February 1, 2022 | 00:00
MANILA, Philippines — The country’s frozen pork stocks rose in the fourth week of January as imports remained high, according to data from the National Meat Inspection Service (NMIS).
The latest NMIS figures showed frozen pork inventory in accredited cold stores increased by 5% to 67,517.34 metric tons (MT) as of January 24.
The figure, however, is more than triple the 21,788.09 MT of frozen pork in the same period last year.
Imported frozen pork accounted for the bulk of the inventory at 66,280.11 MT.
In contrast, local frozen pork only had a share of 1,237.23 MT in inventory.
Central Luzon had the highest share of frozen imported pork with 23,392.51 MT.
It was followed by CALABARZON with 20,382.40 MT. The region also accounted for the largest share of local pork with 490.12 MT.
The National Capital Region also held a large share of frozen imported pork at 17,292.79 MT.
The Department of Agriculture (DA) said earlier that pork supply in the country is slowly stabilizing, thanks to improved production and increased supply from other countries, supported by measures against African swine fever (ASF).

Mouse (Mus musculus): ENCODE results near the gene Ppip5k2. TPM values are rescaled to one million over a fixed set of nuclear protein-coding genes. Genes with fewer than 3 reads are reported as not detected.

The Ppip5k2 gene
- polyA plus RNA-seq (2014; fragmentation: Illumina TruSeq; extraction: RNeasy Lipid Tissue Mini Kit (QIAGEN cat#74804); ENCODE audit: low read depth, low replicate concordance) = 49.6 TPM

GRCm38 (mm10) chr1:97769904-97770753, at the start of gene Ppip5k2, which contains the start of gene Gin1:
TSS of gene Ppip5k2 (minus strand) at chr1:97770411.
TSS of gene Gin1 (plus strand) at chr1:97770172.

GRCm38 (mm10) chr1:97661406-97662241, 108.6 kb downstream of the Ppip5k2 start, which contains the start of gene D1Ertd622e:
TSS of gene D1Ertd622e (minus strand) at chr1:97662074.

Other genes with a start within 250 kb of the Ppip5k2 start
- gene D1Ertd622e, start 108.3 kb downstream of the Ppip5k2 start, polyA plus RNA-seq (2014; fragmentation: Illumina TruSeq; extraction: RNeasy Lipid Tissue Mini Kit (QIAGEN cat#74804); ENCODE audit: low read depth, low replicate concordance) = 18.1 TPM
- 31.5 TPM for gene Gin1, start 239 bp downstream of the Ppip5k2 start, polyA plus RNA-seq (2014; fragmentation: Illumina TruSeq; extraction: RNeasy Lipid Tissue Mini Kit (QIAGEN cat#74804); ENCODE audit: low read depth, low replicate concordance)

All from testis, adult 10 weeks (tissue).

Agriculture Secretary William Dar said there was sufficient supply of pork in the country following efforts to strengthen and improve local production and increase it with support from other countries .
The DA noted that there has been an increase in the country’s pig inventory over the past year.
He cited figures from the Philippine Statistics Authority (PSA) showing that the country’s pig inventory is currently at 9.8 million head, up from 9.1 million head recorded last January.
Bureau of Animal Industry (BAI) Director Reildrin Morales said this was mainly due to the initiatives and efforts of the private sector, pig farmer groups and professional veterinary associations, who continue to fight against African swine fever with the government.
“These efforts, implemented in partnership with LGUs, have helped keep the industry alive,” Morales said.
With the increase in the pig population, the DA said pork supply has slowly stabilised, with production from local farmers across the country being supplemented by frozen produce from other countries.
“These imported products are kept in cold storage and will be released to simply increase the supply gap. This is never intended to compete with local producers,” Morales said.
Market monitors from the DA showed the prevailing price of kasim or pork ham in Metro Manila markets stood at 340 pesos per kilo yesterday.
On the other hand, the price of liempo or pork belly was 380 pesos per kilo.